Chemopreventive Mechanisms of Alpha-Keto Acid Metabolites of Naturally Occurring Organoselenium Compounds
Biochemistry and Molecular Biology
Previous studies on the chemopreventive mechanisms of dietary selenium have focused on its incorporation into antioxidative selenoproteins, such as glutathione peroxidase and thioredoxin reductase. Several studies, however, have revealed that dietary selenium in the form of L-selenomethionine and the 21st amino acid, selenocysteine, also have intrinsic anti-cancer properties. Biochemical mechanisms previously investigated to contribute to their anticancer effects involve β- and γ-lyase reactions. Some pyridoxal 5'-phosphate (PLP)-containing enzymes can catalyze a β-lyase reaction with Se-methyl-L-selenocysteine (MSC) generating pyruvate and ammonia. Other PLP-enzymes can catalyze a γ-lyase reaction with L-selenomethionine (SM) generating α-ketobutyrate and ammonia. In both cases, a purported third product is methylselenol (CH(3)SeH). Although not directly quantifiable, as a result of its extreme hydrophobicity and high vapor pressure, CH(3)SeH has been indirectly observed to act through the alteration of protein-sulfhydryl moieties on redox-responsive signal and transcription factors, thereby maintaining a non-proliferative intracellular environment. We have considered the possibility that α-keto acid analogues of MSC (i.e., methylselenopyruvate; MSP) and SM (i.e., α-keto-γ-methylselenobutyrate; KMSB), generated via a transamination and/or L-amino acid oxidase reaction may also be chemoprotective. Indeed, these compounds were shown to increase the level of histone-H3 acetylation in human prostate and colon cancer cells. MSP and KMSB structurally resemble butyrate, an inhibitor of several histone deacetylases. Thus, the seleno α-keto acid metabolites of MSC and SM, along with CH(3)SeH derived from β- and γ-lyase reactions, may be potential direct-acting metabolites of organoselenium that lead to de-repression of silenced tumor suppressor proteins and/or regulation of genes and signaling molecules.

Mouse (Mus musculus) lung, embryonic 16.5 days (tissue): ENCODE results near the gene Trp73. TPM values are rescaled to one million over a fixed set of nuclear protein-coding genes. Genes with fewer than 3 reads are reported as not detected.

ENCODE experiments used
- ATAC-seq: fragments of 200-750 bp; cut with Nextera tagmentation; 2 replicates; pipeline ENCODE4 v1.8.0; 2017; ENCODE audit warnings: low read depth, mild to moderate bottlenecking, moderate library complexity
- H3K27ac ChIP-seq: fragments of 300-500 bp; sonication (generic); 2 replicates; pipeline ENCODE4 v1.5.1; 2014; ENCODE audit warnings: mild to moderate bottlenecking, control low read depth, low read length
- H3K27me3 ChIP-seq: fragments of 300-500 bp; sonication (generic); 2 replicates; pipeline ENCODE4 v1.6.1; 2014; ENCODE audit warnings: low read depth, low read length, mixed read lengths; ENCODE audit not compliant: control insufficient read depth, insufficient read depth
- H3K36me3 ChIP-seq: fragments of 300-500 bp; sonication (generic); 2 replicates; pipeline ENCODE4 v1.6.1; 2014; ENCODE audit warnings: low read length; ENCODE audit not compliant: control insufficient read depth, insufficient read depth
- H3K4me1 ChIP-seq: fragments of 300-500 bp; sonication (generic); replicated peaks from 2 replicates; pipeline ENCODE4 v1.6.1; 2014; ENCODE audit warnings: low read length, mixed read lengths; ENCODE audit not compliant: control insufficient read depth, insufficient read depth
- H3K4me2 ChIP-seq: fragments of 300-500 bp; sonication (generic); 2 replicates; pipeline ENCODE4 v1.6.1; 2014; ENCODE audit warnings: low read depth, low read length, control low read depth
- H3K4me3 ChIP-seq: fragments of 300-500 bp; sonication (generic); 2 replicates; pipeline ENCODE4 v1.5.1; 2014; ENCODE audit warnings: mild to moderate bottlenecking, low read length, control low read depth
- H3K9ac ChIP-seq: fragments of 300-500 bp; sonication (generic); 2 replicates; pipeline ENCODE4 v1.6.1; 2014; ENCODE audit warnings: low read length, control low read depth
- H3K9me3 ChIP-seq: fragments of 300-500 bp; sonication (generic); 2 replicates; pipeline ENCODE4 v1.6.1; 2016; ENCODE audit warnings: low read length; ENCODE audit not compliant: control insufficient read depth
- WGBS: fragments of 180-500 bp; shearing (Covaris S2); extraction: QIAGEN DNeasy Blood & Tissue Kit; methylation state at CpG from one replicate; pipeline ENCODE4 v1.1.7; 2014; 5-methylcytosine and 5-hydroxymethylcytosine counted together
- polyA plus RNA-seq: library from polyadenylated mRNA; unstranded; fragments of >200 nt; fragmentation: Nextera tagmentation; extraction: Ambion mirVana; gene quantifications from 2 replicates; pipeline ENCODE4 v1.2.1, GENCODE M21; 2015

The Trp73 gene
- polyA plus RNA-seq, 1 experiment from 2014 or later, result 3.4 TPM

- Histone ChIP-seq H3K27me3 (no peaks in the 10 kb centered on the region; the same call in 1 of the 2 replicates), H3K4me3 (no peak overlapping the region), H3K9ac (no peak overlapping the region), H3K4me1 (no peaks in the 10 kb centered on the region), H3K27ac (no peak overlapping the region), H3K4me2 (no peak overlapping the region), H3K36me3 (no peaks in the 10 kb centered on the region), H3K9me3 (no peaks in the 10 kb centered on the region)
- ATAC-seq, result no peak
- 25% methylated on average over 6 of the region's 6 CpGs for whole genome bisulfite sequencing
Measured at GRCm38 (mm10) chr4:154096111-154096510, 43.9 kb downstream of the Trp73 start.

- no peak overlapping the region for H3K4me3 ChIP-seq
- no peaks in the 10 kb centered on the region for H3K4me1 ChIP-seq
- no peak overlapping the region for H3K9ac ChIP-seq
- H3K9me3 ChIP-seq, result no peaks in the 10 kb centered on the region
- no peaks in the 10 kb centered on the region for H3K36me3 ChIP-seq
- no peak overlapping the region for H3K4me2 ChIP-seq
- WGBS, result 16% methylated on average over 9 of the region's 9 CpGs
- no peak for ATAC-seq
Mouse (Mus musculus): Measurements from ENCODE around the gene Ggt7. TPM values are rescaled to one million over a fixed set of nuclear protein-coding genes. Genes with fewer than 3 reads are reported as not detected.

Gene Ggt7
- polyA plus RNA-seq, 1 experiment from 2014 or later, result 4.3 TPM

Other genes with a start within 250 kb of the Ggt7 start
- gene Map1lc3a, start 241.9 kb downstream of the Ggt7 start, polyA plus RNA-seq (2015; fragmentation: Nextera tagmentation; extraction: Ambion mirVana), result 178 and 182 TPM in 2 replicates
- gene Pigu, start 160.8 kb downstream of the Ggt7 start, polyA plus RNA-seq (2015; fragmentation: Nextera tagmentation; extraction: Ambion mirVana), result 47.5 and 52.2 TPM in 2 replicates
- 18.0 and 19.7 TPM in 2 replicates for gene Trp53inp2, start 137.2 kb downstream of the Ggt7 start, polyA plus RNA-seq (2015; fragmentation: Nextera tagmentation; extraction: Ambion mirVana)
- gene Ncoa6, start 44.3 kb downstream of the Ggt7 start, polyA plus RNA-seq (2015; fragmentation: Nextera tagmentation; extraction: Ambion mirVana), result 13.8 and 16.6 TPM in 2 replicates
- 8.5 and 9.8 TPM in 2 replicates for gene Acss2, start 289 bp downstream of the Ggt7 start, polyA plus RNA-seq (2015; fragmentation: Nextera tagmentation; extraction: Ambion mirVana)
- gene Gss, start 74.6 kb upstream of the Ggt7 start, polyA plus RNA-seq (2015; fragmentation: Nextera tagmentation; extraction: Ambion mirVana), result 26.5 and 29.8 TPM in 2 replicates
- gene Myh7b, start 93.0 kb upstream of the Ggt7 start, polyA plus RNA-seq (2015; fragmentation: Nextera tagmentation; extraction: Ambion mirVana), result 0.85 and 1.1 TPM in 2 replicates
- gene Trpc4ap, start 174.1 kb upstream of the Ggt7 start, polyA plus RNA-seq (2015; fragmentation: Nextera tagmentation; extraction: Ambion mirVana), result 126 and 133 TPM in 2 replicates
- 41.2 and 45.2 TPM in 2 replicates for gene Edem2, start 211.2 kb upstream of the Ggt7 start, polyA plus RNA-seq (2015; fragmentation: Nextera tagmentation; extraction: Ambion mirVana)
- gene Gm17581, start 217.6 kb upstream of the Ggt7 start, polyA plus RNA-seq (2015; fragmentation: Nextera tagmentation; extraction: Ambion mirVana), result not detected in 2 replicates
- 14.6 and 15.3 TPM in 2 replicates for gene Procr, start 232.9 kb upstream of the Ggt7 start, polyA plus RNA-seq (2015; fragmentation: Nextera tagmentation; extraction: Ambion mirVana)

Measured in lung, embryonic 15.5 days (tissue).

Pinto, J. T., Lee, J. I., Sinha, R., MacEwan, M. E., & Cooper, A. J. (2011). Chemopreventive mechanisms of alpha-keto acid metabolites of naturally occurring organoselenium compounds. Amino Acids, 41(1), 29-41. doi:10.1007/s00726-010-0578-3
Originally published in Amino Acids. https://doi.org/10.1007/s00726-010-0578-3